I have many friends/colleagues in Gaza and all where affected by the ongoing horrors, more than half of them had family members killed (see for example story of family members of our colleague Dr Mona El Farra ), and one was killed herself with two of her children.

Being calmly rational about dead children feels like a very particular form of madness. Whatever else journalistic objectivity is, it surely cannot be the elimination of human emotion

Israeli Vets Speak Out: What Really Goes On In Gaza

Starvation, shooting at kids, casual violence—former IDF soldiers reveal the abuses by the Israeli military in Gaza

Photographer is killed as he videotapes attacks on ambulances

here is the same incident from another photographer who survived this war crime

A very excellent example of an article putting the context out that is ignored by Zionist dominated western media. We should all learn to write like that and to focus our energy on media.

 

Who profits from the war on Gaza

Over 100 Middle East Studies Scholars and Librarians Call for the Boycott of Israeli Academic Institutions

Boycott Israel: here is research on 60 companies to boycott/picket etc.

Dr. Mads Gilbert makes a moving speech upon his return to Norway from Gaza

Norman Finkelstein” The word is out, Israel is a lunatic state

 

CEASEFIRE TALKS BETWEEN ISRAEL AND ISRAEL

Egypt seems  to be trying to act as broker in negotiating a ceasefire between the warring factions of Israel and Palestine, BUT …. an important element is missing from those talks. The Palestinians are NOT being represented at all so what you have in actuality are talks between Israel and itself ….. talks that will obviously lead nowhere.

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And thanks to Uncle Sam that budget is unlimited

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From HaAretz, a report on the Palestinian view of the ‘talks’ …

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Confusion reigns in Cairo as sides remain far apart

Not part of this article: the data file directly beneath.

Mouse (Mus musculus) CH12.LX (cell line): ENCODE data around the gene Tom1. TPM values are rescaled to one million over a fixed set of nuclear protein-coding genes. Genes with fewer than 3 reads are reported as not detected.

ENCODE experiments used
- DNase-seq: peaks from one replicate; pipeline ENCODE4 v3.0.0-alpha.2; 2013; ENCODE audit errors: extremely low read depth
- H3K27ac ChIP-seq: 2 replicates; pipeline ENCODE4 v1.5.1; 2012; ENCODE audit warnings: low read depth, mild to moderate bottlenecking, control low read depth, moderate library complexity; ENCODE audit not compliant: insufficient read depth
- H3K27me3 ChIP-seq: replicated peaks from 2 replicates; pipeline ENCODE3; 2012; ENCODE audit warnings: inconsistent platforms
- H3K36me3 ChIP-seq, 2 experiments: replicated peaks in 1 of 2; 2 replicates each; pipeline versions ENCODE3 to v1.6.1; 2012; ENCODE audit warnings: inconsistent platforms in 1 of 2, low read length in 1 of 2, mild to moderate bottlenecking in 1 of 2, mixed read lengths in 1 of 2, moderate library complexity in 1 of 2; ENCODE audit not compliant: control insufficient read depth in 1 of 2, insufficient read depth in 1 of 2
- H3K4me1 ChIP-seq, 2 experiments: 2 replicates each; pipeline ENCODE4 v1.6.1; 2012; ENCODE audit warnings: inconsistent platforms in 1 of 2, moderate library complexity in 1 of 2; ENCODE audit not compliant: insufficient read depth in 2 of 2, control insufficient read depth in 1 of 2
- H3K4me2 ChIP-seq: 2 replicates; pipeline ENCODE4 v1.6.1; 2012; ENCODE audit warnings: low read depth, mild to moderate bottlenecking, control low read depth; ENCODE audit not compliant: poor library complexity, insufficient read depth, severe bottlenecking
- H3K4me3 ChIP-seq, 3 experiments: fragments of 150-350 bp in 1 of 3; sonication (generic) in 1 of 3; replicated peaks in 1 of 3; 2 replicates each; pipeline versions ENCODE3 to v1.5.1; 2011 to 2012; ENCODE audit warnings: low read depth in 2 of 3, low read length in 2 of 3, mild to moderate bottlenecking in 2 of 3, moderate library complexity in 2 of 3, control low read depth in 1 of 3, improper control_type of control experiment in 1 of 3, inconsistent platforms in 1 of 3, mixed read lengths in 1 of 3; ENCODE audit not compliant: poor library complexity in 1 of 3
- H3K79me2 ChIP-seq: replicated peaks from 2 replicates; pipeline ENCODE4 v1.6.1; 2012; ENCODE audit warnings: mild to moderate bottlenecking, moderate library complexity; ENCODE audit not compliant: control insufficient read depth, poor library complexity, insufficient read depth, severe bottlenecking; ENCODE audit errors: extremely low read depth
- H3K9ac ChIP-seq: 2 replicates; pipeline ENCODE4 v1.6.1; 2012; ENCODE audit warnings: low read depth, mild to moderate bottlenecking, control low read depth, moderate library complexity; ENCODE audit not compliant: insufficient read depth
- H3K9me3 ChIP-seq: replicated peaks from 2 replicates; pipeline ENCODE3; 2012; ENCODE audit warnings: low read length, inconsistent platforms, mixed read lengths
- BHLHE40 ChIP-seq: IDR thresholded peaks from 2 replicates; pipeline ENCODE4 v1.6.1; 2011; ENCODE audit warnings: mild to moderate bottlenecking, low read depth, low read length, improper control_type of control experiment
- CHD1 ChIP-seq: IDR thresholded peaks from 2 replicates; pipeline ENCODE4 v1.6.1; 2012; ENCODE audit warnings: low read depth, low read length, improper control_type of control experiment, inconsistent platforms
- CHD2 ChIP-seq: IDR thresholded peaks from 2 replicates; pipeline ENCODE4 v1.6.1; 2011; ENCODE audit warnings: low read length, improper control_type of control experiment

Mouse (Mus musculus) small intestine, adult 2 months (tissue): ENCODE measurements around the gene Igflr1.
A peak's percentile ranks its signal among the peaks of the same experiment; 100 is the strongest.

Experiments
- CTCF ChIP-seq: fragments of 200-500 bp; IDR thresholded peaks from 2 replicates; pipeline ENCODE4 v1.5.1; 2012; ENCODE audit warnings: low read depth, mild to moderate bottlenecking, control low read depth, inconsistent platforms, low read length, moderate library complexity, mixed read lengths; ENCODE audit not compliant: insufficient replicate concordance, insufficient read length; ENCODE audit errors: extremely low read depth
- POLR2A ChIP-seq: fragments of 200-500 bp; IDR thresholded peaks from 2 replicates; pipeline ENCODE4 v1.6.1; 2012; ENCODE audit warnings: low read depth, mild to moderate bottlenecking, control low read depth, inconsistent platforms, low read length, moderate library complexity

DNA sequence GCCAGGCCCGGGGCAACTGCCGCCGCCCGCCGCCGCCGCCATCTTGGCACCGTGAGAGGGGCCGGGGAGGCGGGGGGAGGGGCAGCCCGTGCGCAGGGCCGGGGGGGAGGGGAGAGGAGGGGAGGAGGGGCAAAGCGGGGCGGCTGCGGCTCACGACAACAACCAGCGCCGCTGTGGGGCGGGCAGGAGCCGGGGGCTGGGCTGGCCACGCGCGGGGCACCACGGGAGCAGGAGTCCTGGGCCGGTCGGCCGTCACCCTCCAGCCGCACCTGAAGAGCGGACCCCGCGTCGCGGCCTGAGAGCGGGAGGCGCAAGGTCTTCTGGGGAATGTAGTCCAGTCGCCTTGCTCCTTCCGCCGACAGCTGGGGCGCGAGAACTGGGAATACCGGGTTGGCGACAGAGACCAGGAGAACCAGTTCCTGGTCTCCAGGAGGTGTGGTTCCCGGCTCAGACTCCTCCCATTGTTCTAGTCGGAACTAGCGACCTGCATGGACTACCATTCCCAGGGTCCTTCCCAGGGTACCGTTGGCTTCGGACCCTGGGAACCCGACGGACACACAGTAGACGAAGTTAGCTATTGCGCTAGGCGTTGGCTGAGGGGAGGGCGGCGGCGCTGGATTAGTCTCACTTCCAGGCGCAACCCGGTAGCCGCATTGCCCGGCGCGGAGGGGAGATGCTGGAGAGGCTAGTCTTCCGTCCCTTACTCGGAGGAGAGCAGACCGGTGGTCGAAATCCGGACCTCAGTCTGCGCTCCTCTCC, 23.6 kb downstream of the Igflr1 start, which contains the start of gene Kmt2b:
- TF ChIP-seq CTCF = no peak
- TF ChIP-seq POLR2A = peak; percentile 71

Egypt’s president doesn’t think Hamas and Israel will reach an agreement in coming days, while the Palestinians aren’t even sure who’s authorized to agree on their behalf.

There is some confusion in the Palestinian delegation about who is actually conducting their negotiations. According to Egyptian sources, every idea that is raised goes to Hamas’ political leader Khaled Meshal for comments, agreement or rejection. His delegates in Cairo have no authority to decide – in contrast to Islamic Jihad representatives, who were instructed by the organization’s leader to accept Egyptian proposals.

Read the full Report HERE

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Below is a post from last night outlining the source of that confusion …

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THIS IS WHAT THEY PROPOSE AS THE LEADER OF GAZA

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WHY NOT GO ALL THE WAY AND PROPOSE THIS INSTEAD?

We can call it a Troika ;)

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I really had to laugh when I read the following report from Ynet ….

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Egyptian ceasefire plan introduces PA control in Gaza

Analysis: Israel seems prepared to accept passage of goods, people between Gaza, West Bank; diplomats considering release of prisoners withheld during peace talks.

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Egypt’s intelligence chief, Major General Mohamed Ahmed Fareed Al-Tuhami, is taking action at ceasefire talks in Cairo to consolidate an initial agreement focused on a ceasefire and humanitarian relief.

According to the emerging agreement, Palestinian President Mahmoud Abbas and his Palestinian Authority (PA) will have control over the Philadelphi Route to prevent further construction of smuggling tunnels beneath the border between Egypt and Gaza.